But King’s behavior grew even worse during the Trump era. Weeks before the 2018 election, voters learned that their congressman was rubbing shoulders with international white supremacist candidates and hate groups. This included an August meeting with the far-right Austrian Freedom Party—which has historical ties to the Nazi Party and more modern ones to Russian dictator Vladimir Putin’s party—that King took during a trip to eastern Europe. Gallingly, that junket was paid for by a Holocaust memorial group.

During this same trip, King also gave an interview to a website allied with the Freedom Party where he asked what diversity brings to America “that we don’t have that is worth the price?” adding, “We have a lot of diversity within the U.S. already.” King used that same interview to call Jewish philanthropist and Holocaust survivor George Soros a force behind the so-called “Great Replacement,” a conspiracy theory prevalent on the far-right that white Europeans are being deliberately “replaced” by people of color in a scheme fomented by Jews.

While national party leaders and donors had, at best, only mildly rebuked King for years, they finally went further this time. The Minnesota dairy company Land O’Lakes, which was facing calls for boycotts over its donations to King, at last decided that it wouldn’t contribute to his cause anymore. Even NRCC chair Steve Stivers, who just a day after the Pittsburgh synagogue massacre defended the anti-Semitic ads his committee had been running elsewhere, tweeted out a condemnation.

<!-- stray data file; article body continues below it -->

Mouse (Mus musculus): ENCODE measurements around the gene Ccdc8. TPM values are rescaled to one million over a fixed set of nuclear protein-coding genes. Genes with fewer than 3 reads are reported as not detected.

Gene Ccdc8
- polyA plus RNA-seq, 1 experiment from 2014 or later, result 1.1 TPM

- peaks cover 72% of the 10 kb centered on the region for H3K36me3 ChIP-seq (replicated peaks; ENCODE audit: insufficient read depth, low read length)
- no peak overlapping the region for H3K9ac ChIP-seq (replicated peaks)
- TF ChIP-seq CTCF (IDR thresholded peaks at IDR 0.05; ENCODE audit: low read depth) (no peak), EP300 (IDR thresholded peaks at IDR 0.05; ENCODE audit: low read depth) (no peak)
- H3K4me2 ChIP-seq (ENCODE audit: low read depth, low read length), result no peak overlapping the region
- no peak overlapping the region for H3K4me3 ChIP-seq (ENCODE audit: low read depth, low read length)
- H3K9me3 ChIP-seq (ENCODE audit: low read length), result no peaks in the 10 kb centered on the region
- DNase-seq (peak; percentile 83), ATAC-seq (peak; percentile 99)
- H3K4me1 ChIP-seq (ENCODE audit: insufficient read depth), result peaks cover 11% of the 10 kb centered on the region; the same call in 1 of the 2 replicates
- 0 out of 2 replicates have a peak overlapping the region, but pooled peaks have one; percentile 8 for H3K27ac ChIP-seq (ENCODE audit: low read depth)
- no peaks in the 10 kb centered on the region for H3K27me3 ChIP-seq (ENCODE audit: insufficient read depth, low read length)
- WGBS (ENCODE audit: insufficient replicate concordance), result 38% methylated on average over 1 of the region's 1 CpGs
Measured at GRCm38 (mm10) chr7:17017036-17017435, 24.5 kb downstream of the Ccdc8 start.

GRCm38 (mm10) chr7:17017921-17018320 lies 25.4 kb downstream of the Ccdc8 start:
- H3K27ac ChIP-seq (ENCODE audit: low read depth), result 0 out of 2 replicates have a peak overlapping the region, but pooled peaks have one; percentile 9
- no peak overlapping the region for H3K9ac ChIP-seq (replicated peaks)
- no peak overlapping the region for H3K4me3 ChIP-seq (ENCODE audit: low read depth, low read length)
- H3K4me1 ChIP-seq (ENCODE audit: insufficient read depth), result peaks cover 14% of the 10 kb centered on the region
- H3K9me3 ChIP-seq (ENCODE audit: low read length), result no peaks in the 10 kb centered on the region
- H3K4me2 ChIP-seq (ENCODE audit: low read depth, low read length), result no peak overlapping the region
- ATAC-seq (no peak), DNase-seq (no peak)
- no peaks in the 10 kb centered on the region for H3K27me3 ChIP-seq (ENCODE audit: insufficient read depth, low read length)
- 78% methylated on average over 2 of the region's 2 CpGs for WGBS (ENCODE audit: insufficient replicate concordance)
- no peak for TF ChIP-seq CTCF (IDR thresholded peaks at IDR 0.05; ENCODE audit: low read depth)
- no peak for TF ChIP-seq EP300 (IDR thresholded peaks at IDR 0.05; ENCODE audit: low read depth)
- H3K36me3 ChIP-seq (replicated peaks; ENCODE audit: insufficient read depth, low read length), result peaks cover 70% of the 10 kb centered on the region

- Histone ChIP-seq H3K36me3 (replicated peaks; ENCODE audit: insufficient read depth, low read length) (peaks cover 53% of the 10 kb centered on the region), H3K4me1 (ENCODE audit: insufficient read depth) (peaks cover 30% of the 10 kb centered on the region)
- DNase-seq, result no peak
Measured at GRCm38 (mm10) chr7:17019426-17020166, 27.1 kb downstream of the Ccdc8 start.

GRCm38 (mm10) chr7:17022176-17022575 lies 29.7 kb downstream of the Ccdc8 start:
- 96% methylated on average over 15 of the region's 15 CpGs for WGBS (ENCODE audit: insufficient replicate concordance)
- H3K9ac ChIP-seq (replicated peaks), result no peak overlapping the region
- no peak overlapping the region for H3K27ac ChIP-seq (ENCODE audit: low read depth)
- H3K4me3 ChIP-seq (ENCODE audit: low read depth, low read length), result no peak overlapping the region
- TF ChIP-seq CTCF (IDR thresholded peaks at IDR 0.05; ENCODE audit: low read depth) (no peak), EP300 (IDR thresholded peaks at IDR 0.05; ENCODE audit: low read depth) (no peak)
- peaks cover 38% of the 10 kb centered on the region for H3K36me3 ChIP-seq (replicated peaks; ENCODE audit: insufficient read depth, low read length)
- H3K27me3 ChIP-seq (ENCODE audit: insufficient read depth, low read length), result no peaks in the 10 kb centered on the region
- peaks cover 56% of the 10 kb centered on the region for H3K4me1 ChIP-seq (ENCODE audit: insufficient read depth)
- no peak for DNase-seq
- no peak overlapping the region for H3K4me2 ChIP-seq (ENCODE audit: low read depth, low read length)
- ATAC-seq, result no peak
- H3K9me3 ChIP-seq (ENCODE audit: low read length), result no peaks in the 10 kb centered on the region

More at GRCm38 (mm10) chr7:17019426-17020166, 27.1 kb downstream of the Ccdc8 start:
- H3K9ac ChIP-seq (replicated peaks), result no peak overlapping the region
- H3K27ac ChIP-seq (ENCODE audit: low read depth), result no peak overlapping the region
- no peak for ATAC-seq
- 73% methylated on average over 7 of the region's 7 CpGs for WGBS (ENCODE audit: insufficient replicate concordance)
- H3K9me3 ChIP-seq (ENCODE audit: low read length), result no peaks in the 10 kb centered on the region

All of this bad publicity gave Scholten, who hadn’t attracted much notice, an opening. The Democrat ran ads that both hit King for his white nationalist ties but also took him to task for spending taxpayer money on foreign trips and private clubs. King himself only belatedly responded by running his first TV ad about a week-and-a-half before Election Day―a spot that was lazily recycled from his 2014 campaign. Still, it was a big surprise when King managed just a 3-point win, especially since GOP Gov. Kim Reynolds carried his district by a hefty 59-39 margin that same night.

King’s situation grew worse the following January when he asked a New York Times reporter, “White nationalist, white supremacist, Western civilization—how did that language become offensive?'” Congressional GOP leaders, perhaps sensing that King was much more of a liability than an asset after 2018, proceeded to at last strip him of all of his committee assignments, including his post on the important House Agriculture Committee.

While local Republicans turned a blind eye to King’s racism, his loss of influence was another matter. King himself seemed to recognize this and sought to duct-tape his self-inflicted wounds just a few weeks before primary day by insisting that he’d reached an agreement with House Minority Leader Kevin McCarthy that would lead to his committee assignments being reinstated. McCarthy eventually got around to contradicting him, and outside groups continued to hammer King as a weak congressman who couldn’t help Trump or his district. Ultimately, this argument—backed by a massive spending advantage—was enough to finally end King’s career.